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3 ways a cerebral palsy diagnosis will change your life

Pregnancy is a time of hopeful expectations. Mothers-to-be spend many hours patiently awaiting the arrival of their little bundle of joy. Tragically, a mom can do everything right during pregnancy and labor and still have her newborn sustain birth injuries if a doctor makes a mistake.

Cerebral palsy is one of many birth injuries often linked to mistakes by doctors and nurses during prenatal care or the labor and delivery process. Cerebral palsy isn't a simple diagnosis. It is a number of potential conditions and issues that develop due to brain damage incurred en utero.

Many times, this brain damage is tied to oxygen deprivation or brain bleeds before birth. Sometimes, the lack of oxygen happens in the labor process, when an unborn infant becomes tangled in the umbilical cord or the placenta detaches. There are other issues that could also lead to fetal distress. Medical professionals should be monitoring both you and your baby, but mistakes happen. When medical mistakes result in a baby developing cerebral palsy, however, the patients could both end up paying for that mistake for the rest of their lives.

What to expect when your child has cerebral palsy

It can take a while for parents to realize that a newborn has cerebral palsy. In severe cases, it may be obvious right away. Other times, it may take weeks or months for parents and medical professionals to recognize. Many times, cerebral palsy is diagnosed after a baby shows developmental delays in motor function development and other major milestones.

Once you receive that diagnosis, there are certain expectations you'll have to let go of and certain other concepts you'll need to learn to embrace. Here are three of the more substantial ways a cerebral palsy diagnosis can impact your family.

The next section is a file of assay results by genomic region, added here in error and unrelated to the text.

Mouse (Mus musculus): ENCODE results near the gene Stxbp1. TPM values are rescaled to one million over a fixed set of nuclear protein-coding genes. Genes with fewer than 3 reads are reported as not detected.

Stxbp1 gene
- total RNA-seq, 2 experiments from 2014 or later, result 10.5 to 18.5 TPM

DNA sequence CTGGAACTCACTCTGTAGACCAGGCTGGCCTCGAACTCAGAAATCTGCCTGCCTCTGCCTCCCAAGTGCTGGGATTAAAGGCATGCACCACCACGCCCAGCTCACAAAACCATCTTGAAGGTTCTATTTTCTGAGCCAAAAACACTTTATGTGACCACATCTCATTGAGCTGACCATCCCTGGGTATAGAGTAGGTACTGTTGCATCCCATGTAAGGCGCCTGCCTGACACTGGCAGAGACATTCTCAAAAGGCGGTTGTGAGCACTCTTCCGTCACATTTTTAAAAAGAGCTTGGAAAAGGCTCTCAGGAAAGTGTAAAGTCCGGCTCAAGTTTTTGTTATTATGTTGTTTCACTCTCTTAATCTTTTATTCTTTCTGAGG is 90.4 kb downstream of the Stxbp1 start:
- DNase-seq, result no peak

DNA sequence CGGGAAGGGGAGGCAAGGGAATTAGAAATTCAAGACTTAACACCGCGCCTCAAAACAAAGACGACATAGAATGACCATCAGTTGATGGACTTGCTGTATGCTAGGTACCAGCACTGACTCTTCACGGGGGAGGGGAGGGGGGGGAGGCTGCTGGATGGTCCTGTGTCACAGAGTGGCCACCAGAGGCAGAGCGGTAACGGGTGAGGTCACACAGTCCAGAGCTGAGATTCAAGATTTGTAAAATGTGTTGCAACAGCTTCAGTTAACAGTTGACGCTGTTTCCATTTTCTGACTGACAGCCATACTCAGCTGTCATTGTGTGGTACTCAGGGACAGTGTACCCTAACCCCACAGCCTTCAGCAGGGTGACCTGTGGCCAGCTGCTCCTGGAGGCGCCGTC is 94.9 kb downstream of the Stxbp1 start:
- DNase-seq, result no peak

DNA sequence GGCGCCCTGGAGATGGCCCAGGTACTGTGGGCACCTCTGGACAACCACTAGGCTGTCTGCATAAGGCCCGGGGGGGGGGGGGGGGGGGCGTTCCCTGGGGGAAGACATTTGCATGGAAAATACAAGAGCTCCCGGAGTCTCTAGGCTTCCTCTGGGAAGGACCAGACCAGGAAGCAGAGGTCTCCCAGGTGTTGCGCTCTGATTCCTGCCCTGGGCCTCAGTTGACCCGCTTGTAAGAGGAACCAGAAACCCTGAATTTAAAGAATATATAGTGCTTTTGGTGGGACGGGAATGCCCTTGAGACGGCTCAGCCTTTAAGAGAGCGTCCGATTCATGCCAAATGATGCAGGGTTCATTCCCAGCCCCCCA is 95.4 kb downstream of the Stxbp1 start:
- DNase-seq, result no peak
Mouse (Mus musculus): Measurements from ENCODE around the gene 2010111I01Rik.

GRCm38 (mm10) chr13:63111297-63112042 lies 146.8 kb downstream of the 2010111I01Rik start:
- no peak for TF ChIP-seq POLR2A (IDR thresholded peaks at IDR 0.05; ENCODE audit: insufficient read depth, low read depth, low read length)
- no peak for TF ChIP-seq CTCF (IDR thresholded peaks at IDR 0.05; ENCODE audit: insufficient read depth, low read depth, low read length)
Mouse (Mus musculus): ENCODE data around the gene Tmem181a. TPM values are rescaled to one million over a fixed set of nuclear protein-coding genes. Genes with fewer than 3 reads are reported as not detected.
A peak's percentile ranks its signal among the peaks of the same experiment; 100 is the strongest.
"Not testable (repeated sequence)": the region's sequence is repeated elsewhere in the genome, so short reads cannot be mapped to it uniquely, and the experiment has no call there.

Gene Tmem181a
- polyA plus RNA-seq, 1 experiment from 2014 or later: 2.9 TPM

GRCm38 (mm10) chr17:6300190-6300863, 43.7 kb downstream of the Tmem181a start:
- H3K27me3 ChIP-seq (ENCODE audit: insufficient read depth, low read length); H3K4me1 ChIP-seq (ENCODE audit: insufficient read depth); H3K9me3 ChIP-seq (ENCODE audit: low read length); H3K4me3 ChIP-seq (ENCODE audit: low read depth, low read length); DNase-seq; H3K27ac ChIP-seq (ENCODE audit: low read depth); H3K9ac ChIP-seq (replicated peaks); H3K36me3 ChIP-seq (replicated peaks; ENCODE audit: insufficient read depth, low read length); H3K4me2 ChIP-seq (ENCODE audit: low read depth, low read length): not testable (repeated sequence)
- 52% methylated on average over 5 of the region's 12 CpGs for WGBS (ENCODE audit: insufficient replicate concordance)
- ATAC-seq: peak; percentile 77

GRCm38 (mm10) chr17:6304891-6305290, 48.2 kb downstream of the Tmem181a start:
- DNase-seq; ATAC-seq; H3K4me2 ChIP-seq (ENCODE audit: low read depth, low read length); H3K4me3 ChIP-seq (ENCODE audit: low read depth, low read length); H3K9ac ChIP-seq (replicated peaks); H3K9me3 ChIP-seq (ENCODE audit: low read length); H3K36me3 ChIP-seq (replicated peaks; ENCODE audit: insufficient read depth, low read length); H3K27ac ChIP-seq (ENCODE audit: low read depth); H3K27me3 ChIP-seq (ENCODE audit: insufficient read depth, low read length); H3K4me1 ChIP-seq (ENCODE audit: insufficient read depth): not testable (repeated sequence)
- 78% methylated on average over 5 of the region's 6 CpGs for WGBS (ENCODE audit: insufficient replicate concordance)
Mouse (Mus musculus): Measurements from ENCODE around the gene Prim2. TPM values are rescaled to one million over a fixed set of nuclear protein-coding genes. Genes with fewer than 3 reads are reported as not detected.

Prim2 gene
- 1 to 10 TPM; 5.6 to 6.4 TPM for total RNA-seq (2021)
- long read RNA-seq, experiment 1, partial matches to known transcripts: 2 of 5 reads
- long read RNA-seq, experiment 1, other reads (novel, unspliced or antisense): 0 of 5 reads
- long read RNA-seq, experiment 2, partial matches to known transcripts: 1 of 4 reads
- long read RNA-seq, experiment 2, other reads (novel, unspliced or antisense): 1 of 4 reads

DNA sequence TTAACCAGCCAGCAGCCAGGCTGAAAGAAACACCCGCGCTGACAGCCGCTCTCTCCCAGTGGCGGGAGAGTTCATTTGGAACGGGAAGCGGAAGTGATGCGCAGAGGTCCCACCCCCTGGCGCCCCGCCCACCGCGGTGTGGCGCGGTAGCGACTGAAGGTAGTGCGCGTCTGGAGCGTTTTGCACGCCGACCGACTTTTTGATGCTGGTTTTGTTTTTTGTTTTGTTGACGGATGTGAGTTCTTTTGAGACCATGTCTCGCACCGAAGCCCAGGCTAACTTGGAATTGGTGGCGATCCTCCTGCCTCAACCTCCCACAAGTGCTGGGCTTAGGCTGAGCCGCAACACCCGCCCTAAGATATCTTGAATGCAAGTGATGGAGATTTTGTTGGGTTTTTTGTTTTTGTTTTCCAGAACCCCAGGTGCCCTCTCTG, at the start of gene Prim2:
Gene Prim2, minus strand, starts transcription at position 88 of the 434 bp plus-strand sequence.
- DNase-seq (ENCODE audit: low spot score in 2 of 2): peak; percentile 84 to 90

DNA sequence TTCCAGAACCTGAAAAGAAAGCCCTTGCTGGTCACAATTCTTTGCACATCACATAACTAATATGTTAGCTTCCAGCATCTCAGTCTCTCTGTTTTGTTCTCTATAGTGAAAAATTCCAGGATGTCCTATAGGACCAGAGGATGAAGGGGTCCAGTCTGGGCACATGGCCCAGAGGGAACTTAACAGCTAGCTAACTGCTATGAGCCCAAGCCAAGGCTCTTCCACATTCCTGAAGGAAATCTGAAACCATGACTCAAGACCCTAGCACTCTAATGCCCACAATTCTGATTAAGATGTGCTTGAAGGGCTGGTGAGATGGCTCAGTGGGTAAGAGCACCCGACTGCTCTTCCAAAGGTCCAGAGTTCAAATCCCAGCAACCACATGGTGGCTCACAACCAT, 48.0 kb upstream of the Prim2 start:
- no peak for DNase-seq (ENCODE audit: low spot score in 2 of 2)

The condition lasts for life

With access to adequate medical and social supports, your child can still have a fulfilling life. However, motor and mental functions impacted by cerebral palsy will likely persist for life. With occupational and physical therapy, your child can maximize his or her potential, learning to overcome issues with motor function and strength. Speech therapy can also help with communication. Still, while certain symptoms may diminish over time, cerebral palsy will affect your child for life.

Your child likely needs full-time care

If you were planning on going back to work after maternity leave, you may feel disappointed. Unless you can afford professional child care that includes additional nursing services, you may not be able to place your child in a child care facility or day care while you work. The costs associated with a full day's care could well exceed your potential income. Many parents decide to stay home and care for their child instead of outsourcing that care.

You need to plan for the future without you

Even more so than with typical children, special needs children require careful financial and social planning. A special needs trust that is well-funded, as well as a carefully planned chain of custody can help protect your child's future in the even that you die unexpectedly.

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